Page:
- The Washington Times - Monday, February 23, 2004

On Feb. 10, 2004, the French National Assembly voted 494-39 to prohibit the wearing of Islamic head scarves in public schools. The prohibition is facially evenhanded among religions in forbidding “signs and dress that conspicuously show the religious affiliation of students.”

Its ostensible purpose is to protect a secular state. According to Prime Minister Jean-Pierre Raffarin in hailing the magnitude of the legislative triumph, “The Republic and secularism are strengthened.”

But the timing and arguments surrounding the legislation show an anti-Islamic motivation. Its secular state justification is patently bogus. And the prohibition on religious garb has already inflamed France’s climbing Muslim population and weakened national unity.

The bill was introduced after French Muslims had surged to 5 million and fears of Islamic terrorism had spiked in the wake of September 11, 2001. France’s prevailing separation of church and state, decreed in 1905 by the Third Republic, accommodates religion in public life. The eastern provinces of Alsace and Lorraine, for instance, which were German in 1905, maintain a Concordat relationship with Paris that enables clergy to receive government salaries.

Article 1 of the French Constitution enjoins both secularism and respect of all beliefs: “France is a Republic, indivisible, secular, democratic and social. It shall ensure the equality of citizens before the law, without distinction of origin, race or religion. It shall respect all beliefs.” In 1989, the French Constitutional Council declared illegal a blanket school ban on religious signs.

French governments have occasionally voiced squeamishness about religious symbols in public schools. In 1937, the education minister instructed head teachers to exclude religious signs from their establishments. A successor in 1994 maintained that “ostentatious” signs could be banned, but left the interpretation and administration of the opaque announcement to head teachers.

The French government’s contemporary epiphany about an immaculate school separation of church and state, however, was sparked by the spread of Islam, a recent religion on French territory.

In an address to the nation on Dec. 17, 2003, President Jacques Chirac unconvincingly asserted the urgency of excluding student symbols of religious affiliation to preserve the principle of secularism enshrined in the French Constitution. But the president was unable to cite even one incident where religious garb or signs had either sabotaged secular education, undermined obedience to secular laws, disturbed the school environment, or interfered with the rights of classmates to be secure or to be let alone. He argued that, “[Secularism] expresses our wish to live together in respect, dialogue and tolerance. Secularism guarantees freedom of conscience. It protects the freedom to believe or not to believe.”

Banning head scarves, Jewish skullcaps or large Christian crucifixes worn to celebrate a student’s religious creed, however, epitomizes intolerance, not mutual respect or dialogue over differences. The prohibition violates freedom of conscience and demands a conformity that wars with individual liberty.

U.S. Supreme Court Justice Robert Jackson eloquently warned of the dangers of coerced uniformity in the classroom in West Virginia State Board of Education vs. Barnette (1943): “Struggles to coerce uniformity of sentiment in support of some end thought essential to their time and country have been waged by many good as well as by evil men. … As first and moderate methods to attain unity have failed, those bent on its accomplishment must resort to an ever-increasing severity. As governmental pressure toward unity becomes greater, so strife becomes more bitter as to whose unity it shall be. … Ultimate futility of such attempts to compel coherence is the lesson of every such effort from the Roman drive to stamp out Christianity as a disturber of its pagan unity, the Inquisition, as a means to religious and dynastic unity, [and] the Siberian exiles as a means to Russian unity. … Those who begin coercive elimination of dissent soon find themselves exterminating dissenters.”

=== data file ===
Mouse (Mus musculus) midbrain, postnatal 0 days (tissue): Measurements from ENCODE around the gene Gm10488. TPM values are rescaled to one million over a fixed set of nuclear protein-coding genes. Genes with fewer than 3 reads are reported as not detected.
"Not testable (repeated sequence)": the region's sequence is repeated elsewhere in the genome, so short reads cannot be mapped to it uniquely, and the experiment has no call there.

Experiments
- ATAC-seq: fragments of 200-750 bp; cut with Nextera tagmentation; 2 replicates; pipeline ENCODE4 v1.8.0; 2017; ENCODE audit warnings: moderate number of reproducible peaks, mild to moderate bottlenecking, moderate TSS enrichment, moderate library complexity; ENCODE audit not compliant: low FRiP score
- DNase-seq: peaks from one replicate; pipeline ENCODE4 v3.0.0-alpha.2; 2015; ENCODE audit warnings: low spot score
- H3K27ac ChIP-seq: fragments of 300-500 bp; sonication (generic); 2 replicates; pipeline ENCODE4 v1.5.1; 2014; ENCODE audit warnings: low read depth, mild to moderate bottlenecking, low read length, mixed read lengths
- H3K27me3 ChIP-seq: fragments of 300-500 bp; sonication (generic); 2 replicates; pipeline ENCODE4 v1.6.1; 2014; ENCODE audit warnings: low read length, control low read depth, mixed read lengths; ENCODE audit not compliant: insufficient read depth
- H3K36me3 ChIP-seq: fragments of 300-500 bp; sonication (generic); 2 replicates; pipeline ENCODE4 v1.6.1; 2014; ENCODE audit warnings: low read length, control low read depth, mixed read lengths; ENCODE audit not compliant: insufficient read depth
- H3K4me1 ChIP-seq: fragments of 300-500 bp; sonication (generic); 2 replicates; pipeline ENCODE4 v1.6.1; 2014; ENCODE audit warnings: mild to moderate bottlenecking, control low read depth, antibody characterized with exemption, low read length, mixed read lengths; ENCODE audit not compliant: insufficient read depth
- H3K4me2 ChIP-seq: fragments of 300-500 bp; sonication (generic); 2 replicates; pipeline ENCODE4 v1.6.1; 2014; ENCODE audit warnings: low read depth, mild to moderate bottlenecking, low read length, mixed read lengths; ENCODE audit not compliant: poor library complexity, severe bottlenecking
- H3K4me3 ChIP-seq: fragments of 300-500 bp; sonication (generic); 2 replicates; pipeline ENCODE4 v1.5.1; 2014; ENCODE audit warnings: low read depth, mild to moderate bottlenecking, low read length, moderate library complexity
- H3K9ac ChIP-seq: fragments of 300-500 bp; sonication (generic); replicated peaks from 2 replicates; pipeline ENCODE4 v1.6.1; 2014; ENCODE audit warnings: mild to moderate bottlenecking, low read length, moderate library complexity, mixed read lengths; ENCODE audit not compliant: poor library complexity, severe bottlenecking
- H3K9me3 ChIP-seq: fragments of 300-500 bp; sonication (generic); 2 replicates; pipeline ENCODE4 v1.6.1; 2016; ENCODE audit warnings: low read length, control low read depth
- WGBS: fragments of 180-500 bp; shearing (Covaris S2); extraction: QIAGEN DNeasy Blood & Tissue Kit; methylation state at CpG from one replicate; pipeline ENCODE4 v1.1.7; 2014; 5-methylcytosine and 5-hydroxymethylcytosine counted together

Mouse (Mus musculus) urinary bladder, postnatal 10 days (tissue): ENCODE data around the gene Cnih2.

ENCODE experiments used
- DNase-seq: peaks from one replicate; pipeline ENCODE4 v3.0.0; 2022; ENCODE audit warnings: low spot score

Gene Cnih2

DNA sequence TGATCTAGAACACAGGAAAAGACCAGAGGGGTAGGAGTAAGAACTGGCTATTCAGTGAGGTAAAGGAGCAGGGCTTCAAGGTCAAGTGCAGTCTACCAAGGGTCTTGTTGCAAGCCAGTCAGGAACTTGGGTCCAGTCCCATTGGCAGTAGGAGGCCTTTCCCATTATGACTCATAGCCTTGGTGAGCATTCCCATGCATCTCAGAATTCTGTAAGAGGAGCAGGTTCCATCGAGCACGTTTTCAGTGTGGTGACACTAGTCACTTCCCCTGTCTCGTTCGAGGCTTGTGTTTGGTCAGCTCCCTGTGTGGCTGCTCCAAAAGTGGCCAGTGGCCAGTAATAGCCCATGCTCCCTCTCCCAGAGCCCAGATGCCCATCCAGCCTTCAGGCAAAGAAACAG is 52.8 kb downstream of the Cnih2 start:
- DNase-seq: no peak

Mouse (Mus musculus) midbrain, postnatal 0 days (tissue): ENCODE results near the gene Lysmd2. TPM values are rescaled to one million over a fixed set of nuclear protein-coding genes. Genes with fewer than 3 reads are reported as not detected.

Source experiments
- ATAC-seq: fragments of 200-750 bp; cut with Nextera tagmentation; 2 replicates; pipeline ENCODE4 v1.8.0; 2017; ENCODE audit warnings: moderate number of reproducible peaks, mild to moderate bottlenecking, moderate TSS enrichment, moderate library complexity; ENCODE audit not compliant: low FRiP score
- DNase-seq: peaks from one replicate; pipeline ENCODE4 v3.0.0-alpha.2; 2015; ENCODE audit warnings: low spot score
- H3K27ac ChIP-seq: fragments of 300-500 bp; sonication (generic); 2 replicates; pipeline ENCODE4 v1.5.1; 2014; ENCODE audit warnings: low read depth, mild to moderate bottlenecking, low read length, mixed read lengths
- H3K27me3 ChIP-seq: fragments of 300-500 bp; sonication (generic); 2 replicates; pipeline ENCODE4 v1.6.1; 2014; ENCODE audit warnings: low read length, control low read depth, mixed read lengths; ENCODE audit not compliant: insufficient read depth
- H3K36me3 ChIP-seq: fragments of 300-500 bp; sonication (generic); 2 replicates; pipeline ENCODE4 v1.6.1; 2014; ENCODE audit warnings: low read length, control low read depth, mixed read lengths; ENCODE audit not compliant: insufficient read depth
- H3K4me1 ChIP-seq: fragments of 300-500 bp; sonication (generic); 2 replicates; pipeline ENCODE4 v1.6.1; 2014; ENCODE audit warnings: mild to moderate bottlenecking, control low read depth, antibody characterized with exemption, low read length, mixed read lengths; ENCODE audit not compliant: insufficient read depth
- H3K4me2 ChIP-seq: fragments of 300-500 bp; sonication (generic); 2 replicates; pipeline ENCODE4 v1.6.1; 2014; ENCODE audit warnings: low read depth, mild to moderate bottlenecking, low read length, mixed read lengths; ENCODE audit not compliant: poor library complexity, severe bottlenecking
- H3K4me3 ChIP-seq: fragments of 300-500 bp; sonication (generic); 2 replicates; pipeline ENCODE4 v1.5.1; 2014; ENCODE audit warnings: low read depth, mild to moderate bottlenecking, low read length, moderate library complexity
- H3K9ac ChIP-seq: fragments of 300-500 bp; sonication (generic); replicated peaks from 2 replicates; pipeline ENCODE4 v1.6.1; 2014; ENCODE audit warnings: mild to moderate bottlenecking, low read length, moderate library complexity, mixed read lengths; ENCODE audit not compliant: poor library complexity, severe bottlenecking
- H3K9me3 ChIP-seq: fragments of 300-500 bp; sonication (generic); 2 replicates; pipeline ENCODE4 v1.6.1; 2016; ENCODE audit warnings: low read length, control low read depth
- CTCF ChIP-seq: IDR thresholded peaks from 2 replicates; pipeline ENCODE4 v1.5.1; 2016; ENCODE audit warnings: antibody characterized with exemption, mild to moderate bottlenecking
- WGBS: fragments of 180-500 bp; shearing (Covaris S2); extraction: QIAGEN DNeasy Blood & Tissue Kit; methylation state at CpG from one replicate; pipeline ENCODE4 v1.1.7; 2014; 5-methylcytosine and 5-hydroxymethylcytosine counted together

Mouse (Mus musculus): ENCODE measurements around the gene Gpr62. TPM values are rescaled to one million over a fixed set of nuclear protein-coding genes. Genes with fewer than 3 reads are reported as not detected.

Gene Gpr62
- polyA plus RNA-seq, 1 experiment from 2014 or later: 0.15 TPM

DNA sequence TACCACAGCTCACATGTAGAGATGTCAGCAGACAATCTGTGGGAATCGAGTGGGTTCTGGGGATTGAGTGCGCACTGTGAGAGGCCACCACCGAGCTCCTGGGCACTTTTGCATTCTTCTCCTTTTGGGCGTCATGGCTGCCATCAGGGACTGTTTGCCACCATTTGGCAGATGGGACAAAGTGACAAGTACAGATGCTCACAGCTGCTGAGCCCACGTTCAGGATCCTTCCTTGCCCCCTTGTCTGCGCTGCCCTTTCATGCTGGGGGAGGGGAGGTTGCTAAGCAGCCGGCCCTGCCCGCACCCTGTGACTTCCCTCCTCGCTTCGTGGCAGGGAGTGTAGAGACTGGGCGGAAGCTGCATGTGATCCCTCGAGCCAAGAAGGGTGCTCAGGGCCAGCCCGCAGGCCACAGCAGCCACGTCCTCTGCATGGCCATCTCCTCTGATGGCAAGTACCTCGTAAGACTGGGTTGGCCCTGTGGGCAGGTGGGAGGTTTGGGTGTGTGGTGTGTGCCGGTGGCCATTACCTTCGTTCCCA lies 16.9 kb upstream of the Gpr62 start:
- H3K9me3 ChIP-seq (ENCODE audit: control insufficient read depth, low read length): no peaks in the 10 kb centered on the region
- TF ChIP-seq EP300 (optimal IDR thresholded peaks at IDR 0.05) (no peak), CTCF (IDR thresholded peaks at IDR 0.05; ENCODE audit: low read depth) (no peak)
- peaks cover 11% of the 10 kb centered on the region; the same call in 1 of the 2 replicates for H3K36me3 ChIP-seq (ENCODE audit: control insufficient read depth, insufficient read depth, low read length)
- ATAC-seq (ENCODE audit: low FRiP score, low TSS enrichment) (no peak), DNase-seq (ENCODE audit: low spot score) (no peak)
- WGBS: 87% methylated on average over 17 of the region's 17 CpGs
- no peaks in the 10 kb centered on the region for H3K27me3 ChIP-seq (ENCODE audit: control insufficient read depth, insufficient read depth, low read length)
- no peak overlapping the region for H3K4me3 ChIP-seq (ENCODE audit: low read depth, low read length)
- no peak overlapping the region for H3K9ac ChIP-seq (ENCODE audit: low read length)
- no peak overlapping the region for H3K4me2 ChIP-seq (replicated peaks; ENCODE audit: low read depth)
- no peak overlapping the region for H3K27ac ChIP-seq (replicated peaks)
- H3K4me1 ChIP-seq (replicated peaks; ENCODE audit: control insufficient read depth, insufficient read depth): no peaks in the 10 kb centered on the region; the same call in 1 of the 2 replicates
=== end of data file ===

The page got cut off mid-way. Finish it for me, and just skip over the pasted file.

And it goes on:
President Chirac maintained that, “It is the neutrality of the public sphere which enables the harmonious existence side by side of different religions.” But neutrality is undisturbed when the government neither supports nor opposes the wearing of religious garb or symbols by students. That is the understanding of religious neutrality enshrined in the United States Constitution. Excluding, expelling, or reprimanding a student for wearing an Islamic head scarf would violate the free exercise of religion and freedom of speech protected by the First Amendment as indicated in Tinker vs. Des Moines Independent Community School District (1969).

A student wearing a head scarf or other sign of religious affiliation does not impair the religious freedom of others. President Chirac did not argue that peer pressure would cause religious minorities in a classroom to feel either coerced or demeaned. He did assert that, “It cannot be tolerated that under the cover of religious freedom, the laws and principles of the republic are challenged.”

Head scarves, however, do not challenge the rule of law. The Holy Koran does not prescribe them as mandatory. Some Islamic women wear them; others do not. They are neither a code for jihad nor other incitement to terror or lawlessness. Indeed, if they were, President Chirac would have condemned head scarves everywhere, not confined the condemnation to public schools.

The only thing the French have to fear about head scarves is fear itself.

Bruce Fein is a constitutional lawyer and international consultant at Fein & Fein.

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